Canterbury Baking School

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July 20, 2017

Shop bought or home baked?

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Clean eating isn’t just about what you put on your table, it’s a lifestyle choice. And it’s one we embrace here at Canterbury Baking School.

Look at the loaf of bread on your kitchen counter or in your freezer. Sure it has flour, water and salt in it, like all bread. But we reckon it’s also got several extra ingredients in it that dilute it’s purity, and some things that you might not want to put into your body!

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Some supermarket breads contain extra ingredients that are unnecessary

Take a standard supermarket white loaf. One that we found contained extra ingredients like soya flour and vegetable oil, along with several E numbers like E471, E481 and E920, which is an amino acid that is commercially produced from (sometimes human!) hair and feathers. So even though this bread is marked as suitable for vegetarians, that may not actually be the case!

It isn’t just white bread that has added ingredients either. Even wholemeal can have some extra components like part oil and caramelised sugar. Palm oil is high in saturated fats, whilst also being low in healthy polyunsaturated fats; which means it could increase the risk of heart disease.

When comparing home-baked to shop bought, there's really no contest!

When comparing home-baked to shop bought, there’s really no contest!

White, brown, or neither?

So which is better for you; white or brown bread? Unfortunately, in their most common form, both can be harmful.

In order to digest white bread, our bodies must produce large amounts of insulin, which can often lead to weight gain. White flour has also been bleached with harmful chemicals, and loses most of its nutrients through the refining process. Essentially, all white bread does is help you gain weight.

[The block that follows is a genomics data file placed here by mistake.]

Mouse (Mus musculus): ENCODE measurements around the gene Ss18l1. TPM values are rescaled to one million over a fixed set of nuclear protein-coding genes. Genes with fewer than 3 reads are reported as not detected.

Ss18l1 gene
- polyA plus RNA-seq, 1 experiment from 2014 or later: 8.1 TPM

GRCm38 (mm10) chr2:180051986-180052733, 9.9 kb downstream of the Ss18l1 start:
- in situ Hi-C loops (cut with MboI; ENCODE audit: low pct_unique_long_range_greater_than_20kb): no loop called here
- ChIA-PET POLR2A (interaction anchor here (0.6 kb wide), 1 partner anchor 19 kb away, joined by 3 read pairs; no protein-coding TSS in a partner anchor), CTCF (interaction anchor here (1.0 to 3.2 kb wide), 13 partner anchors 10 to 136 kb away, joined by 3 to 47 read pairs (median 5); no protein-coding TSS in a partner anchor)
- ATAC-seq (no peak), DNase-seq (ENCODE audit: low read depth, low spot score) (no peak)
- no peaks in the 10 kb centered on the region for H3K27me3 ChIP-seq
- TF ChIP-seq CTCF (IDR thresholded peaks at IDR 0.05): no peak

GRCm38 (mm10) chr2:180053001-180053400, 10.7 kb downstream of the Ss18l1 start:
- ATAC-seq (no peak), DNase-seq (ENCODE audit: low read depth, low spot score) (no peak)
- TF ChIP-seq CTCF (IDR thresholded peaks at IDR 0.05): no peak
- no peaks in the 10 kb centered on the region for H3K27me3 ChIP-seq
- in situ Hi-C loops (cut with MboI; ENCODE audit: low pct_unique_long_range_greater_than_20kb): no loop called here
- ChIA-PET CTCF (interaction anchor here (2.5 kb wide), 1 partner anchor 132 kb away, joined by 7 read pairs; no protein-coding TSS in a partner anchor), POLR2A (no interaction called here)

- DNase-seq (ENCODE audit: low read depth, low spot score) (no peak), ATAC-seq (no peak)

Brown bread doesn’t fare much better. According to some studies, most brown flour used in mass produced bread is simply bleached white flour with some colouring added back in (which would explain the caramelised sugar in our brown supermarket loaf!).

Even wholemeal bread, a supposedly healthier option, has its pitfalls. When bread is freshly made, the wheatgerm begins to deteriorate rapidly. To preserve their loaves, many companies add chemically treated wheatgerm back in to stop the deterioration.

The heritage grains we use for our bread is a much healthier option

The heritage grains we use for our bread is a much healthier option

Here at Canterbury Baking School, we use heritage grains, which we mill ourselves, in order to preserve our bread’s natural benefits and nutrients. We don’t add any preservatives or chemicals. Wheat has become one of the most tampered-with grains in common use, but we keep ours natural and pure!

Keeping your bread pure and cutting out added preservatives and chemicals can have several health benefits. It won’t require large amounts of insulin to process, which means that you can regulate your weight more.

Home-baked bread also contains much less sodium than supermarket loaves, meaning less risk of high blood pressure and heart disease. Baking your own bread from your own grains also keeps the natural wheatgerm intact, which means that you will benefit from all of its vitamins and minerals.

Baking your own bread means more creativity, like this beautiful commissioned harvest wreath!

Baking your own bread means more creativity, like this beautiful commissioned harvest wreath!

We’re proud members of the Real Bread Campaign (which you can check out here) and we’re eager to spread their message. So why not get your clean eating journey off right and come to one of our workshops and learn how to make the healthiest bread possible!

As always, comments and feedback is appreciated!